Second Circuit: Complaint against ex-CFO shouldn't have been dismissed

Jessica M. Karmasek Aug. 8, 2012, 3:10pm


NEW YORK (Legal Newsline) - A federal appeals court has remanded a case against a company's former chief financial officer for his role in an alleged fraudulent accounting scheme.

In its ruling Wednesday, the U.S. Court of Appeals for the Second Circuit reversed the judgment of the U.S. District Court for the District of Connecticut.

The district court had granted the motion of defendant Joseph Apuzzo to dismiss a complaint filed by the Securities and Exchange Commission against him.

The SEC alleges that Apuzzo aided and abetted securities laws violations.

Apuzzo was the chief financial officer of The Terex Corporation -- a company that manufactures equipment mostly used in the construction, infrastructure and surface to mining industries -- from October 1998 to September 2002.

United Rentals Inc. is one of the largest equipment rental companies in the world. Michael J. Nolan was its chief financial officer from its inception in September 2007 until December 2002.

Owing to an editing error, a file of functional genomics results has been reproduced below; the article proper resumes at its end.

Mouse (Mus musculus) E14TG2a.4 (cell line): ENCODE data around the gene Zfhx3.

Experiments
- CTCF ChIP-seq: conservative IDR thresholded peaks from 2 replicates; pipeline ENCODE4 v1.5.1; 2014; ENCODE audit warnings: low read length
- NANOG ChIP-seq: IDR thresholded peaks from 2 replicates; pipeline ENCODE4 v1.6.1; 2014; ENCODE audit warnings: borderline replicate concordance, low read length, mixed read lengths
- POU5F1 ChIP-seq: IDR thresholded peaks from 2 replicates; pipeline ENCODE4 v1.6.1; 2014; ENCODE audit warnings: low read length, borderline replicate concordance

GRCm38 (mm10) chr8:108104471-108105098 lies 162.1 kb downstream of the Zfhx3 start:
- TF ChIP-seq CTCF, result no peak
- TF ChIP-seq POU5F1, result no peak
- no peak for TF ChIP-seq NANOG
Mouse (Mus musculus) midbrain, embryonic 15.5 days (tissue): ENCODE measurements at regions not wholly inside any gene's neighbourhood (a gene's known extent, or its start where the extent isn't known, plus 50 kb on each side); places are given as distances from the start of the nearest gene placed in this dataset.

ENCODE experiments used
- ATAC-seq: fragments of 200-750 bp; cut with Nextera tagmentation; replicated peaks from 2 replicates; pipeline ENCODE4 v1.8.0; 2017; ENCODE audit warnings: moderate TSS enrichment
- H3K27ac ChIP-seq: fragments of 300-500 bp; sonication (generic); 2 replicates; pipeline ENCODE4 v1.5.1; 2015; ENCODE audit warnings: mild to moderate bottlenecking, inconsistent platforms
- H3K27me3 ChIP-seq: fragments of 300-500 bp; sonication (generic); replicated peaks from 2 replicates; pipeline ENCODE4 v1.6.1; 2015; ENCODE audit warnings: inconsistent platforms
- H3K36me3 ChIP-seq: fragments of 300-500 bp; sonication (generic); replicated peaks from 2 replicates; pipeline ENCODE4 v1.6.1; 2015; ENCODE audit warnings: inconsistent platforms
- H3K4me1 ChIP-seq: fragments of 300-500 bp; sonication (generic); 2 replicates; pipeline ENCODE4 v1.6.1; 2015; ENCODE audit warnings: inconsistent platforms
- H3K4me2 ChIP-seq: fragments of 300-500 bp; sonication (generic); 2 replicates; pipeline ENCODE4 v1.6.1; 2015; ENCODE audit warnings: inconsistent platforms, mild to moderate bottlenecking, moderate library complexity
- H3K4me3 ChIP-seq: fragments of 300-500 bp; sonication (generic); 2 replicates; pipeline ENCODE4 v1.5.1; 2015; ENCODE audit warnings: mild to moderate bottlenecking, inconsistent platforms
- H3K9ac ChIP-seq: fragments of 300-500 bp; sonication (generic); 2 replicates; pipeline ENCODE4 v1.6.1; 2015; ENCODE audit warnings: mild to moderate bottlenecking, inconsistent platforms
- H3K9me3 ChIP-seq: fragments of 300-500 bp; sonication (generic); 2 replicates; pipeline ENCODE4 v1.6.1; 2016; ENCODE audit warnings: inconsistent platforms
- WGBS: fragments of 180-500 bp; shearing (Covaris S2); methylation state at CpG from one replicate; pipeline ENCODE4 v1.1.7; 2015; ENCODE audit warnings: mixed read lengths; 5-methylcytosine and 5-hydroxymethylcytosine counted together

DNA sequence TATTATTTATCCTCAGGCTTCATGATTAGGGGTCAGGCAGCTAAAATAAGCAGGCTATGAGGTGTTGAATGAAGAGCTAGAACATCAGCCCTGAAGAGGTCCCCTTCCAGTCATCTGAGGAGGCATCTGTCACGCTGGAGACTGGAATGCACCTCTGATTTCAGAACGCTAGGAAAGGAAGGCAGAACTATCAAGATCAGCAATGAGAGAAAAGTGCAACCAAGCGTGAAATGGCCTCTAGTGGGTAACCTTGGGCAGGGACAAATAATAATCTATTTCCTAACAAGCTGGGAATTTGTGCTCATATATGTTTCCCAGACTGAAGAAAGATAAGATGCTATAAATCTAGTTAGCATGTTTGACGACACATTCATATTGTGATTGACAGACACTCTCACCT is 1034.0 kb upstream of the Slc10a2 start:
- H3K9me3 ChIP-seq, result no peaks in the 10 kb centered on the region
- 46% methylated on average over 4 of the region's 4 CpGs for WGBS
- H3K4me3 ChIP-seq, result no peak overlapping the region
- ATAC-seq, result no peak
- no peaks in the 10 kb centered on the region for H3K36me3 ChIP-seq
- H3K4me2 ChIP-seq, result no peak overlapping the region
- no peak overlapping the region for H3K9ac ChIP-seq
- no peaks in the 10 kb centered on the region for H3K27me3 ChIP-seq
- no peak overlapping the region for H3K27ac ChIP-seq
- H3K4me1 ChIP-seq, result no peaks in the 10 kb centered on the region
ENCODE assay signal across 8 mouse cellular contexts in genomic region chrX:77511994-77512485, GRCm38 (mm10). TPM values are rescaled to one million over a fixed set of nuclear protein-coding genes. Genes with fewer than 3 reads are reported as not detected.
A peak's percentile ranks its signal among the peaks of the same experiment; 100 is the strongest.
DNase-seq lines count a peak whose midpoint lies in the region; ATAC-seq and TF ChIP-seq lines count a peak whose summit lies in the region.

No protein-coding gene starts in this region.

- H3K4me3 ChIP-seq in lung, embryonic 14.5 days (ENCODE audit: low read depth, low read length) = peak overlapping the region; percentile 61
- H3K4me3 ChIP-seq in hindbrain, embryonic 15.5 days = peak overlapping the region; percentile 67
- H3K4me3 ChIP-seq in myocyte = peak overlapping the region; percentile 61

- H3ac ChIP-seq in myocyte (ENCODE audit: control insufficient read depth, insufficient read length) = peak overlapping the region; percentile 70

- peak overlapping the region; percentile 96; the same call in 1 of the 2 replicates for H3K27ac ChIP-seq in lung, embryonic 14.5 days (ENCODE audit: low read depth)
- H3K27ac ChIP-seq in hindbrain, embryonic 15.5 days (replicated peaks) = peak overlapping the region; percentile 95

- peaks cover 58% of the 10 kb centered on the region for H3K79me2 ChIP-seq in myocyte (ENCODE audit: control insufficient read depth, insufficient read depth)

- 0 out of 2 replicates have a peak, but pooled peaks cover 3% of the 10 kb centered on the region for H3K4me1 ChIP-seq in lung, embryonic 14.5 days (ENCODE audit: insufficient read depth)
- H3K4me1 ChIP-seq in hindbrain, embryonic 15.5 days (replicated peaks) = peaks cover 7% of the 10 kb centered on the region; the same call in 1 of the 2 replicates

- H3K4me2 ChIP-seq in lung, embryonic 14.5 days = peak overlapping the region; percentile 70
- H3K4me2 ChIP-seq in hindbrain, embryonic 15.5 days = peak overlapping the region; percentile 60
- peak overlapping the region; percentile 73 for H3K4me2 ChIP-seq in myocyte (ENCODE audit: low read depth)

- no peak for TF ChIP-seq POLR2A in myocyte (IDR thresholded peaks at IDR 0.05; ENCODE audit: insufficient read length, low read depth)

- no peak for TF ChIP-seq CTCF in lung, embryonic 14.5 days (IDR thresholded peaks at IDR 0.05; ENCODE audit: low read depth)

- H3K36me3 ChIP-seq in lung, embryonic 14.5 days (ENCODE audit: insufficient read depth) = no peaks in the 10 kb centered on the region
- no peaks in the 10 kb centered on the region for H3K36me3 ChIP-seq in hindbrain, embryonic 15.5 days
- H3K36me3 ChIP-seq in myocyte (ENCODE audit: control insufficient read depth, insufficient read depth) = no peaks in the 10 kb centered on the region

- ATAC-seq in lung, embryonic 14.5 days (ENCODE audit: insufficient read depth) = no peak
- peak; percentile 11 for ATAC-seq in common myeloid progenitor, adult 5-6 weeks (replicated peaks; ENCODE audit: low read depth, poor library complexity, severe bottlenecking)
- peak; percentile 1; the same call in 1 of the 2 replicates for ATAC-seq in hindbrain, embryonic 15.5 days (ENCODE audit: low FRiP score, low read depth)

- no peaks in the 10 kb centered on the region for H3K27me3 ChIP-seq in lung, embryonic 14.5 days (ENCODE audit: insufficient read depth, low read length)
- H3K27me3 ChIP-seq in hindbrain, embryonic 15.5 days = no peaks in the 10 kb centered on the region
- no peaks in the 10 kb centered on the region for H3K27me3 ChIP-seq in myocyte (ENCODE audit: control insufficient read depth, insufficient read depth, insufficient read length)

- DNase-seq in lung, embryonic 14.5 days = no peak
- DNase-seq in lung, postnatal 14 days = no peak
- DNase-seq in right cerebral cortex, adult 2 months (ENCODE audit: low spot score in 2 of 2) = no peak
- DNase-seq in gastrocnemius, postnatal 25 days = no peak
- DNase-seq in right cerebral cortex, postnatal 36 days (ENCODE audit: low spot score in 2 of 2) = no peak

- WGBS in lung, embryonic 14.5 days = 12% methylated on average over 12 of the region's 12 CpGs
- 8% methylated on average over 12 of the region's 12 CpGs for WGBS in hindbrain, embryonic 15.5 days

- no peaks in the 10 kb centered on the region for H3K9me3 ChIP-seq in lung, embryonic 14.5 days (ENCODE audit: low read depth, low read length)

According to the SEC's complaint, in late December 2000 and again in late December 2001 URI and Nolan, with Apuzzo's help, carried out two fraudulent "sale-leaseback" transactions.

These transactions were designed to allow URI to "recognize revenue prematurely and to inflate the profit generated from URI's sales," the SEC alleges.

Apuzzo sought to dismiss the complaint.

The district court granted his motion on the ground that the complaint did not meet the "substantial assistance" component of aiding and abetting liability because it failed to adequately allege that Apuzzo proximately caused the harm on which the primary violation was predicated.

In its 22-page ruling, the Second Circuit sided with the SEC, saying the complaint should not have been dismissed.

"We hold that, in SEC civil enforcement actions, the test for substantial assistance is that the aider and abettor 'in some sort associate[d] himself with the venture, that he participate[d] in it as in something that he wishe[d] to bring about, [and] that he [sought] by his action to make it succeed,'" Judge Jed Rakoff wrote for the court.

"Applying that test, we hold that the complaint plausibly alleged that Apuzzo aided and abetted the primary violation."

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